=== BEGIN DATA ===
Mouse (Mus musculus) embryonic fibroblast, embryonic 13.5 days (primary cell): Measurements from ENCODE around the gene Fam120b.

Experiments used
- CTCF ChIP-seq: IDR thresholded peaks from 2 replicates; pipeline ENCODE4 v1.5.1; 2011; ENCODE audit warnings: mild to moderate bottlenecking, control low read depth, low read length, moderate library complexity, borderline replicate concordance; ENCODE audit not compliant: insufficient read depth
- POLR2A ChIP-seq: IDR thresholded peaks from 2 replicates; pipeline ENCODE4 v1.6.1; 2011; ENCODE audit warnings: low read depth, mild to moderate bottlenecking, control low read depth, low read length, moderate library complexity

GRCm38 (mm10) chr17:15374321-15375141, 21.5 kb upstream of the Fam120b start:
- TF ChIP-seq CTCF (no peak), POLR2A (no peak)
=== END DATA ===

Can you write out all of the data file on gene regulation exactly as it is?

Mouse (Mus musculus) embryonic fibroblast, embryonic 13.5 days (primary cell): Measurements from ENCODE around the gene Fam120b.

Experiments used
- CTCF ChIP-seq: IDR thresholded peaks from 2 replicates; pipeline ENCODE4 v1.5.1; 2011; ENCODE audit warnings: mild to moderate bottlenecking, control low read depth, low read length, moderate library complexity, borderline replicate concordance; ENCODE audit not compliant: insufficient read depth
- POLR2A ChIP-seq: IDR thresholded peaks from 2 replicates; pipeline ENCODE4 v1.6.1; 2011; ENCODE audit warnings: low read depth, mild to moderate bottlenecking, control low read depth, low read length, moderate library complexity

GRCm38 (mm10) chr17:15374321-15375141, 21.5 kb upstream of the Fam120b start:
- TF ChIP-seq CTCF (no peak), POLR2A (no peak)